Wrexham's urban tree survey "a first" for Wales

Wrexham townscape - image: Christopher Owen Jones
Wrexham townscape - image: Christopher Owen Jones

A comprehensive survey of Wrexham County Borough's public and private trees has been completed, in the first stage of a project to put a monetary value on the north Wales region's tree estate.

Six tree surveyors visited more than 200 locations in the region's 12 towns over a five-week period to gather a range of data on trees' location, species, size and condition for Wrexham i-Tree Eco the project, which is jointly funded by Natural Resources Wales and Wrexham County Borough Council.

The information will be sent to the US Forest Service who will analyse the data using its i-Tree software. The results will then be interpreted by Forest Research, who will compile a report on the value of the area’s urban trees by early 2014.

The aim is to give a monetary value to the benefits of Wrexham’s urban trees by looking at the amount of carbon and other airborne pollutants they capture, as well as their contribution to reducing the effects of climate change.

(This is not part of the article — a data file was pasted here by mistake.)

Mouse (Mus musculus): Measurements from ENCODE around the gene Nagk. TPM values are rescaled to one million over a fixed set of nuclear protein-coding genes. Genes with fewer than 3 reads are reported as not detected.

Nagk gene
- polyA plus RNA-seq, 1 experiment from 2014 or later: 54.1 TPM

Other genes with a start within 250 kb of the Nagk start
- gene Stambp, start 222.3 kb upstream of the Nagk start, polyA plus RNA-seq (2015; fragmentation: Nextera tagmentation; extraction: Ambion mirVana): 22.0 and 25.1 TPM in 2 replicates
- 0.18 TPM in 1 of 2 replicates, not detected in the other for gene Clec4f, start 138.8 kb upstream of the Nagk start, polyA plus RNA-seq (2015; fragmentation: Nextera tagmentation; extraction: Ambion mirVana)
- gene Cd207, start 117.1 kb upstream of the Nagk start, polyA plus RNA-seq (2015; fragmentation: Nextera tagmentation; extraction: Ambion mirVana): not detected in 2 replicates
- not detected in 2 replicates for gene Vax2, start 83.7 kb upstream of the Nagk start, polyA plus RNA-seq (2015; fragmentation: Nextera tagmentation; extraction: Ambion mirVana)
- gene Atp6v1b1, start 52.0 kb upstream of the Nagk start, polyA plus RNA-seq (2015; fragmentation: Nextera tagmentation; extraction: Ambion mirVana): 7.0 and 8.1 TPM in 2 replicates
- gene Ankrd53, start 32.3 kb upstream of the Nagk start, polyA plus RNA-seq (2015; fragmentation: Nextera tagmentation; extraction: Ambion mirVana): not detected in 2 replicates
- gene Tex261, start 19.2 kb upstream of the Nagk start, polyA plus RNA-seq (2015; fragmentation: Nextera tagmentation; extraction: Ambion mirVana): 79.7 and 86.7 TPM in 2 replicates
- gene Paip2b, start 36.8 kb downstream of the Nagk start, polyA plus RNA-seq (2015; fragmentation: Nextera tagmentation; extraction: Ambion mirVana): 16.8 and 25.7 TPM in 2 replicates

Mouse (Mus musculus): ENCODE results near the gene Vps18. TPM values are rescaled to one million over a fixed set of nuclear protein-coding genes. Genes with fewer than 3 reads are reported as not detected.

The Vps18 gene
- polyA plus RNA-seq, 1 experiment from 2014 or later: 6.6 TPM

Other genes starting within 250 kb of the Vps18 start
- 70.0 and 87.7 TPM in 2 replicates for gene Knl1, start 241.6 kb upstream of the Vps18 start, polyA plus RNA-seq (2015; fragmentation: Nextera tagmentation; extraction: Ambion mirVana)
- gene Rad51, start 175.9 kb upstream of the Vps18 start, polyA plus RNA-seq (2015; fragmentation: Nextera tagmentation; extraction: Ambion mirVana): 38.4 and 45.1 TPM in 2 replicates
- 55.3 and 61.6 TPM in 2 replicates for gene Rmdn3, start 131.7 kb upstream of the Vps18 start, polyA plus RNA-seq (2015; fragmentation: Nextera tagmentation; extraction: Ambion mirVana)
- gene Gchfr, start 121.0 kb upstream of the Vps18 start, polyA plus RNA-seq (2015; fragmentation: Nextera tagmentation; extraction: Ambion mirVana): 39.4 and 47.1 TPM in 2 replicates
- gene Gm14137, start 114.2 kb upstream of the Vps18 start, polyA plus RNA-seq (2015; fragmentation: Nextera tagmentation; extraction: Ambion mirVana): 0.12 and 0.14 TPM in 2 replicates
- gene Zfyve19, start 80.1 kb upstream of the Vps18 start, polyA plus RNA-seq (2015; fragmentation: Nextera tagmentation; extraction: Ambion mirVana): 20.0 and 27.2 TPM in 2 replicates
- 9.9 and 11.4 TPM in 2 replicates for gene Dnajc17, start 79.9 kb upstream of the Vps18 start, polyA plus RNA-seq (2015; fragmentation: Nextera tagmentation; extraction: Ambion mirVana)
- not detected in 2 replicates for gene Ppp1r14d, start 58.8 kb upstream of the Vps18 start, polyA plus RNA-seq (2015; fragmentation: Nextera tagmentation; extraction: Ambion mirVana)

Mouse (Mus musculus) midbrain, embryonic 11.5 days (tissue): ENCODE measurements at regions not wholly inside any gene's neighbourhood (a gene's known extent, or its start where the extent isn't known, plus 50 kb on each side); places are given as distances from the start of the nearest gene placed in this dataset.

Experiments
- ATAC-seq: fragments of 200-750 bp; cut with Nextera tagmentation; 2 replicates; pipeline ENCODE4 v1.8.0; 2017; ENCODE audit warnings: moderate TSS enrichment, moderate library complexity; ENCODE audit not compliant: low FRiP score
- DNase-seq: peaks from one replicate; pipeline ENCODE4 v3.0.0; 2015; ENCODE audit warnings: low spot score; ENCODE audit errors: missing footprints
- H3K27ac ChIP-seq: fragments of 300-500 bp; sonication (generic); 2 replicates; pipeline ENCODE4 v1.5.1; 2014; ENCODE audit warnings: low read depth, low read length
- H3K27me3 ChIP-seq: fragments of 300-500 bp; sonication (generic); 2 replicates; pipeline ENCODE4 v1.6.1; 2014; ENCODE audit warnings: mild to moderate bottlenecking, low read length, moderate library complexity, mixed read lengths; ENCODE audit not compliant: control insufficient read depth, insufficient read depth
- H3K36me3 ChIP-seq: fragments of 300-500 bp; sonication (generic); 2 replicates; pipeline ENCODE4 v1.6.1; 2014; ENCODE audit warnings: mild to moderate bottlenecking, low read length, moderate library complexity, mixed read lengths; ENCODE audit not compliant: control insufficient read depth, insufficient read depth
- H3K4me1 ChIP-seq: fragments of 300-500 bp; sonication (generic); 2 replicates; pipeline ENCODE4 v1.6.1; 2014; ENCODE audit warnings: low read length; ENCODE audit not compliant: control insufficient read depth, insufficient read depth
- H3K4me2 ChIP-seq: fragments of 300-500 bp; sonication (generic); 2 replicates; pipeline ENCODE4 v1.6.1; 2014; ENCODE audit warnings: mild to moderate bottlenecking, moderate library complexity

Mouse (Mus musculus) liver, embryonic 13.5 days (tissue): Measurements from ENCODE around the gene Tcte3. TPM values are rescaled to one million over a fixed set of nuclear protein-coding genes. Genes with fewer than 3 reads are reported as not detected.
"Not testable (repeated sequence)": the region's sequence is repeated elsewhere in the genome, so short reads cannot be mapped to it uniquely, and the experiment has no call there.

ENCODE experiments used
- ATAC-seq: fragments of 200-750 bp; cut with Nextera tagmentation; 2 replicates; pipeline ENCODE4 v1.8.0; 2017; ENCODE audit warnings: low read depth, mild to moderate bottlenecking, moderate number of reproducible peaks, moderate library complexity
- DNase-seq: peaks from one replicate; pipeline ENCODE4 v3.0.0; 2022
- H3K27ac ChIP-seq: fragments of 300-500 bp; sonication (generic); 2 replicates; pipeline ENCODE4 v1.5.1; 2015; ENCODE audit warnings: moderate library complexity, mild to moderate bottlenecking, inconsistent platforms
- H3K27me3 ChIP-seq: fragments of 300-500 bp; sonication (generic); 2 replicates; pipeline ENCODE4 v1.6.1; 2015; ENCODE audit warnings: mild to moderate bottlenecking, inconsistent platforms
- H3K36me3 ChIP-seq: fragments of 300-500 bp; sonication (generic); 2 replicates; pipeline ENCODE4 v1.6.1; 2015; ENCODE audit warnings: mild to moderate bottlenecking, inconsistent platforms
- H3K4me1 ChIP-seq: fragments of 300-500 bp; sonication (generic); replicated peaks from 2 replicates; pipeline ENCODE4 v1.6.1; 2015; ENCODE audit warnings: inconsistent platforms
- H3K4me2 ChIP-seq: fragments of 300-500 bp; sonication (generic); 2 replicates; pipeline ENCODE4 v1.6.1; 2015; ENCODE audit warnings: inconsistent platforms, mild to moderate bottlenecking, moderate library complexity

The project will also examine the trees’ resistance to pests and diseases and measure their contribution to residents' quality of life through cooling town centres in summer, slowing storm water run-off, and providing sound and visual screening.

Wrexham was selected as the first area in Wales to take part in the i-Tree Eco project because of its work with Forestry Commission Wales on the development of an inventory of urban trees in Wales.

The council’s arboricultural officer Moray Simpson, said: "This seemed like the logical next step. We’re a proactive council when it comes to our trees, but in planning a strategy for the management of our urban forest, we need to know what we’ve got first.

"By placing a value on the benefits to society of our urban trees, the importance of this resource can be made tangible to policy makers, local communities and businesses."

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